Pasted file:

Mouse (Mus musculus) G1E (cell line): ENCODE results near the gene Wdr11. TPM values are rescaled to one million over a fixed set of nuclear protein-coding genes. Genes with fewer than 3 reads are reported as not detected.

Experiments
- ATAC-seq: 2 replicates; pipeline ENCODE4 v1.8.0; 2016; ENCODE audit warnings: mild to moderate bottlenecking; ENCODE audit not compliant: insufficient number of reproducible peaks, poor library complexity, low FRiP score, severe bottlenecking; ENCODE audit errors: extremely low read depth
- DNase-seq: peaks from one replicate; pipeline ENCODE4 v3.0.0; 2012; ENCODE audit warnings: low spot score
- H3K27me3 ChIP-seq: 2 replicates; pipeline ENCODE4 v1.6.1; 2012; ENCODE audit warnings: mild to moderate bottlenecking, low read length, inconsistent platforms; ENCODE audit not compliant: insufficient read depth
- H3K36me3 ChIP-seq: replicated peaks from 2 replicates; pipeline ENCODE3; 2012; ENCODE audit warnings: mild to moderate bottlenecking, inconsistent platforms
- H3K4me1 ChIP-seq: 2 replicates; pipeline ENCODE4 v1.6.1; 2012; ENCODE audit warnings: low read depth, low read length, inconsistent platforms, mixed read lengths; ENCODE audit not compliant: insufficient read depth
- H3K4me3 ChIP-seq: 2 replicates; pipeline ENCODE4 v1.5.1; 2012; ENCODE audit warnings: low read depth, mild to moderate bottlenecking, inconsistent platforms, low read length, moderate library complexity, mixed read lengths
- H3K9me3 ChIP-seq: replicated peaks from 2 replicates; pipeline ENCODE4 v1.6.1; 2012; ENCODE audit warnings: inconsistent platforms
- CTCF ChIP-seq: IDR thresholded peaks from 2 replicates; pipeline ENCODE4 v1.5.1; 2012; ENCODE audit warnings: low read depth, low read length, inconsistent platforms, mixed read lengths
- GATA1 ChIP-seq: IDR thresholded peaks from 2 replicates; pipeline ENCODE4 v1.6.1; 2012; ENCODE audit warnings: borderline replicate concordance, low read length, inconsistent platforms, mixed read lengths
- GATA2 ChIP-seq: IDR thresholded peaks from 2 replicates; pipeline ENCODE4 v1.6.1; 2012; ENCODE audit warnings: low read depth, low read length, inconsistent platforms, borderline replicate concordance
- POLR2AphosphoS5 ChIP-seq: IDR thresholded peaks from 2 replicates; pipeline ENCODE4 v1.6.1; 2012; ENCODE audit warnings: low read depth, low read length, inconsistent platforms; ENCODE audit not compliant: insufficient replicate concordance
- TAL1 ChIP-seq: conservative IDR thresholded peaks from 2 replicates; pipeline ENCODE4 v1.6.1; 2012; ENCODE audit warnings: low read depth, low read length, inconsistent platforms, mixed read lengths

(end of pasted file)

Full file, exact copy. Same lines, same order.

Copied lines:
Mouse (Mus musculus) G1E (cell line): ENCODE results near the gene Wdr11. TPM values are rescaled to one million over a fixed set of nuclear protein-coding genes. Genes with fewer than 3 reads are reported as not detected.

Experiments
- ATAC-seq: 2 replicates; pipeline ENCODE4 v1.8.0; 2016; ENCODE audit warnings: mild to moderate bottlenecking; ENCODE audit not compliant: insufficient number of reproducible peaks, poor library complexity, low FRiP score, severe bottlenecking; ENCODE audit errors: extremely low read depth
- DNase-seq: peaks from one replicate; pipeline ENCODE4 v3.0.0; 2012; ENCODE audit warnings: low spot score
- H3K27me3 ChIP-seq: 2 replicates; pipeline ENCODE4 v1.6.1; 2012; ENCODE audit warnings: mild to moderate bottlenecking, low read length, inconsistent platforms; ENCODE audit not compliant: insufficient read depth
- H3K36me3 ChIP-seq: replicated peaks from 2 replicates; pipeline ENCODE3; 2012; ENCODE audit warnings: mild to moderate bottlenecking, inconsistent platforms
- H3K4me1 ChIP-seq: 2 replicates; pipeline ENCODE4 v1.6.1; 2012; ENCODE audit warnings: low read depth, low read length, inconsistent platforms, mixed read lengths; ENCODE audit not compliant: insufficient read depth
- H3K4me3 ChIP-seq: 2 replicates; pipeline ENCODE4 v1.5.1; 2012; ENCODE audit warnings: low read depth, mild to moderate bottlenecking, inconsistent platforms, low read length, moderate library complexity, mixed read lengths
- H3K9me3 ChIP-seq: replicated peaks from 2 replicates; pipeline ENCODE4 v1.6.1; 2012; ENCODE audit warnings: inconsistent platforms
- CTCF ChIP-seq: IDR thresholded peaks from 2 replicates; pipeline ENCODE4 v1.5.1; 2012; ENCODE audit warnings: low read depth, low read length, inconsistent platforms, mixed read lengths
- GATA1 ChIP-seq: IDR thresholded peaks from 2 replicates; pipeline ENCODE4 v1.6.1; 2012; ENCODE audit warnings: borderline replicate concordance, low read length, inconsistent platforms, mixed read lengths
- GATA2 ChIP-seq: IDR thresholded peaks from 2 replicates; pipeline ENCODE4 v1.6.1; 2012; ENCODE audit warnings: low read depth, low read length, inconsistent platforms, borderline replicate concordance
- POLR2AphosphoS5 ChIP-seq: IDR thresholded peaks from 2 replicates; pipeline ENCODE4 v1.6.1; 2012; ENCODE audit warnings: low read depth, low read length, inconsistent platforms; ENCODE audit not compliant: insufficient replicate concordance
- TAL1 ChIP-seq: conservative IDR thresholded peaks from 2 replicates; pipeline ENCODE4 v1.6.1; 2012; ENCODE audit warnings: low read depth, low read length, inconsistent platforms, mixed read lengths